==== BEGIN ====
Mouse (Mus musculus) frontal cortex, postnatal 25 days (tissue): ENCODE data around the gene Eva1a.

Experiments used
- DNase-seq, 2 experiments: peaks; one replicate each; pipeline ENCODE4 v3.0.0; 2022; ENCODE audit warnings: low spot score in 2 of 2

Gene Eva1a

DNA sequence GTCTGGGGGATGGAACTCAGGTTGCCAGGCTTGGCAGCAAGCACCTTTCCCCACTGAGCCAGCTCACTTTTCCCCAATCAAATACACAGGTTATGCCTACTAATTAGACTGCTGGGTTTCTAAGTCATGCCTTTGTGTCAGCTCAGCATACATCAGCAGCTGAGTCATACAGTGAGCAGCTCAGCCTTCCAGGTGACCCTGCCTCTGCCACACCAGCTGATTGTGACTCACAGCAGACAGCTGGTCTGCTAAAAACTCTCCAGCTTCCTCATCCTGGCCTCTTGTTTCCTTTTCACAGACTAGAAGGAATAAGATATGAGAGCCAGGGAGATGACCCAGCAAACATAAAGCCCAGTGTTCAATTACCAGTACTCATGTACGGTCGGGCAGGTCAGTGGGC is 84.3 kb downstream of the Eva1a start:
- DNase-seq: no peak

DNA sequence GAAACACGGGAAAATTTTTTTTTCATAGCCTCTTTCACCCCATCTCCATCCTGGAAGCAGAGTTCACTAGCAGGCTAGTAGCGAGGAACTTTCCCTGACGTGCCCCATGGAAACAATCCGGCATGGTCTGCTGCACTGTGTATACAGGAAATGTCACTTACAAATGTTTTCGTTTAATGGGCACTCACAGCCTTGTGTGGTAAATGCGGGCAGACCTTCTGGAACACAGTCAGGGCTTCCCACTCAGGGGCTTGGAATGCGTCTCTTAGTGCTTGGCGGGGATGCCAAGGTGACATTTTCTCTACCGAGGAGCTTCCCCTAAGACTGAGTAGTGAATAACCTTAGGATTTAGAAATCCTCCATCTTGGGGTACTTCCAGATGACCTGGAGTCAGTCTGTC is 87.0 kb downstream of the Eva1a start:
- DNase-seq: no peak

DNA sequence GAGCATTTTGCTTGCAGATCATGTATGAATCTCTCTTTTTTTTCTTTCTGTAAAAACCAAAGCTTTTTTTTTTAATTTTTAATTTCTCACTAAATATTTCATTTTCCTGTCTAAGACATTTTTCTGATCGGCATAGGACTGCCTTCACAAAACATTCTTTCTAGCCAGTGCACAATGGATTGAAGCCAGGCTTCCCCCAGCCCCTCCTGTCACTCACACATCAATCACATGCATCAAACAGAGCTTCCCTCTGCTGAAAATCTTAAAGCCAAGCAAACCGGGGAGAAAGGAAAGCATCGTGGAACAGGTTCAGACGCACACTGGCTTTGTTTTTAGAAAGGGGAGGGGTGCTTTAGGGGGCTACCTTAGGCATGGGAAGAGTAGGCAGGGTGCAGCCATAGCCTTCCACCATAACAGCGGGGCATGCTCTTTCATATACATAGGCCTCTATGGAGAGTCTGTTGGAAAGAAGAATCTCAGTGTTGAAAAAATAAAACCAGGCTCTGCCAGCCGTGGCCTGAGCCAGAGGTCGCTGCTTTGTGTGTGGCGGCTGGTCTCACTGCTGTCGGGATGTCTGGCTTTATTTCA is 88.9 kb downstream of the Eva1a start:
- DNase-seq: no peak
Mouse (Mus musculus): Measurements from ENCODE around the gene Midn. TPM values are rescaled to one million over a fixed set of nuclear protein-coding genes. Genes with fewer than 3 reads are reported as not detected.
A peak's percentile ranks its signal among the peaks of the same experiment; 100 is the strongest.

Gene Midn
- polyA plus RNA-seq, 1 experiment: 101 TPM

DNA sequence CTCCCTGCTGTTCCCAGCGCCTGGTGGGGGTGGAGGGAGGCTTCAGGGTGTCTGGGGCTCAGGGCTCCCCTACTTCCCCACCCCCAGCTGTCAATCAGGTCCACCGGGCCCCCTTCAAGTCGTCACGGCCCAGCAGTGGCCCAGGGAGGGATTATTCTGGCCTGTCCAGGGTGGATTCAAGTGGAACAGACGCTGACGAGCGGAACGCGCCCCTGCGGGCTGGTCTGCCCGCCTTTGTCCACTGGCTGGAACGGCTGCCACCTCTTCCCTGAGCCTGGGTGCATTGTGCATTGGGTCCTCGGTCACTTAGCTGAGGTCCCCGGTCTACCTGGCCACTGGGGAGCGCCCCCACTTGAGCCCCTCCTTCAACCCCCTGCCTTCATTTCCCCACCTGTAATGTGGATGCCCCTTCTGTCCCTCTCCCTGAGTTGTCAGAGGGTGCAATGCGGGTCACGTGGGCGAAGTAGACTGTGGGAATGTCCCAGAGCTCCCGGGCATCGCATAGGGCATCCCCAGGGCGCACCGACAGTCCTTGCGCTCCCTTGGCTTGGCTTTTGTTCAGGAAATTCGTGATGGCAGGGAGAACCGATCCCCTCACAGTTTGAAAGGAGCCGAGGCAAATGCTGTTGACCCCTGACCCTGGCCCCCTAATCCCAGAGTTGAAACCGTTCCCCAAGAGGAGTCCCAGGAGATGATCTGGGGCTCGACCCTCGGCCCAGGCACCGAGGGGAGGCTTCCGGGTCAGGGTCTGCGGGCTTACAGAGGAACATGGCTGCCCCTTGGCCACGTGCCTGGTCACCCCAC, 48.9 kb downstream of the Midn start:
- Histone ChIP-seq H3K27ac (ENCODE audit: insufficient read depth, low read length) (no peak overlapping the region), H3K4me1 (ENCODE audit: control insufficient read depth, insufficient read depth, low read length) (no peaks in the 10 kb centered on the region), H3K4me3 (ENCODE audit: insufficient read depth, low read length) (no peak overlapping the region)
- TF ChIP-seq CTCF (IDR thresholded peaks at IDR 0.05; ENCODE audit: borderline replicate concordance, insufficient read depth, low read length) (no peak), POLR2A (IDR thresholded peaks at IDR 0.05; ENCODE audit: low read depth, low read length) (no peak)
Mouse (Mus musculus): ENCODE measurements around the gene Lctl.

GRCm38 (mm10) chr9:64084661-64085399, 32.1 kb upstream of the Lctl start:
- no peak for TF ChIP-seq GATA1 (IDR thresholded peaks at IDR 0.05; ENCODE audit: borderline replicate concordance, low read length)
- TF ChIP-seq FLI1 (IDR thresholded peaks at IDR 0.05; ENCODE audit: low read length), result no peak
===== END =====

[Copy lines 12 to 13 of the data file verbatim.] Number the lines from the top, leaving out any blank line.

A peak's percentile ranks its signal among the peaks of the same experiment; 100 is the strongest.

Gene Midn